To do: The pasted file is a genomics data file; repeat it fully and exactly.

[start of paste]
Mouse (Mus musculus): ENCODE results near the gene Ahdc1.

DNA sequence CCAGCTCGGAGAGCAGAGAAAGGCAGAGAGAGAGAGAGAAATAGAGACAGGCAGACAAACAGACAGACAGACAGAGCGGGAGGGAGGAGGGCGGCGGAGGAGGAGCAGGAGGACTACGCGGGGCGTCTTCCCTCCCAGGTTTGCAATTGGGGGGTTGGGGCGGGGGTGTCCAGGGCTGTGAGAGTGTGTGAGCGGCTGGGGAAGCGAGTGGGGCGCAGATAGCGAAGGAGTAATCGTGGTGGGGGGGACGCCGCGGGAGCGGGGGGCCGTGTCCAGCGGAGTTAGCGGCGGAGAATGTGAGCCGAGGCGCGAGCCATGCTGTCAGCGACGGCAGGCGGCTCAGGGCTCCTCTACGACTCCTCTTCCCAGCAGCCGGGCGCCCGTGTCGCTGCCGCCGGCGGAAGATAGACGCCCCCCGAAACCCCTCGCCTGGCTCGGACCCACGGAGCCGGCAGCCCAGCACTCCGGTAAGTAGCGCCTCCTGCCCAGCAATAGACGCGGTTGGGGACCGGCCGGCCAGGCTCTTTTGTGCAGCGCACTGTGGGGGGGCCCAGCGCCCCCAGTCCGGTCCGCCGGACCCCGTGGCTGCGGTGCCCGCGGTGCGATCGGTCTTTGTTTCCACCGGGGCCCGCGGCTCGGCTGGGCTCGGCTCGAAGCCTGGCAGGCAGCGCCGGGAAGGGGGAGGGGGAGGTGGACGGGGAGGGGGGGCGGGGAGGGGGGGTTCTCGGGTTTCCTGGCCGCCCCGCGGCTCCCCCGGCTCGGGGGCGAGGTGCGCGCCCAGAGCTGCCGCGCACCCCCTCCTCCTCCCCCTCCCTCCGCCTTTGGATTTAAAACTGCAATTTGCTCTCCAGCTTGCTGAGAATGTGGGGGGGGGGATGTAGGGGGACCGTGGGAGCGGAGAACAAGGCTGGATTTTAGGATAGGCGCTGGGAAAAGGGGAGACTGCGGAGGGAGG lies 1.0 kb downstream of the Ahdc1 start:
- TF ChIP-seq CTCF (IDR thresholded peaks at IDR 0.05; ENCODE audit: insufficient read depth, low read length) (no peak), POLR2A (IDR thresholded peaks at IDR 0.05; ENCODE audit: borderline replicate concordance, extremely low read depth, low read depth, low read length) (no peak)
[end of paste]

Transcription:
Mouse (Mus musculus): ENCODE results near the gene Ahdc1.

DNA sequence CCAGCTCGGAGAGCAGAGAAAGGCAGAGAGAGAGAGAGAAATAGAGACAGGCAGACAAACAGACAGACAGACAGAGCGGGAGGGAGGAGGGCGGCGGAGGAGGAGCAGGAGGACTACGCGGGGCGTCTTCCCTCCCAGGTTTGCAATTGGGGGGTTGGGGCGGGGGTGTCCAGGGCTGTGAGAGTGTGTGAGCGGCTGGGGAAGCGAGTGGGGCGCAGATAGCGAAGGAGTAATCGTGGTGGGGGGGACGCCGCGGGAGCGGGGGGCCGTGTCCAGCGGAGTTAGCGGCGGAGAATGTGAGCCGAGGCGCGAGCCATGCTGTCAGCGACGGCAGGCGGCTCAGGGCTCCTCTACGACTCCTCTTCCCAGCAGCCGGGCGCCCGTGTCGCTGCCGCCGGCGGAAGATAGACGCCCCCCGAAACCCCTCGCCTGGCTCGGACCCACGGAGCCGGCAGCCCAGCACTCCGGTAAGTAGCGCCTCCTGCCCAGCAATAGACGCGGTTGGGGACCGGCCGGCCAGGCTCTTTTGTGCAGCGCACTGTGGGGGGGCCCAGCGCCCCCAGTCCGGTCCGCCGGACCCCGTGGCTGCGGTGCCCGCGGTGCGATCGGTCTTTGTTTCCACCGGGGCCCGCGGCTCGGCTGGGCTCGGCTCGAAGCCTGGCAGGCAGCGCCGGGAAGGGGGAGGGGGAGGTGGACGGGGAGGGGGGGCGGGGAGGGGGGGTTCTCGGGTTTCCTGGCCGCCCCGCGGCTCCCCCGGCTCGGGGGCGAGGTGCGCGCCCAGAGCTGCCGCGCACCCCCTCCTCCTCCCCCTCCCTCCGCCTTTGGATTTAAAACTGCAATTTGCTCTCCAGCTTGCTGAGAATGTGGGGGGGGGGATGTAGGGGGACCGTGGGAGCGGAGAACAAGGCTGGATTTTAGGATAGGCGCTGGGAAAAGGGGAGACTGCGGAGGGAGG lies 1.0 kb downstream of the Ahdc1 start:
- TF ChIP-seq CTCF (IDR thresholded peaks at IDR 0.05; ENCODE audit: insufficient read depth, low read length) (no peak), POLR2A (IDR thresholded peaks at IDR 0.05; ENCODE audit: borderline replicate concordance, extremely low read depth, low read depth, low read length) (no peak)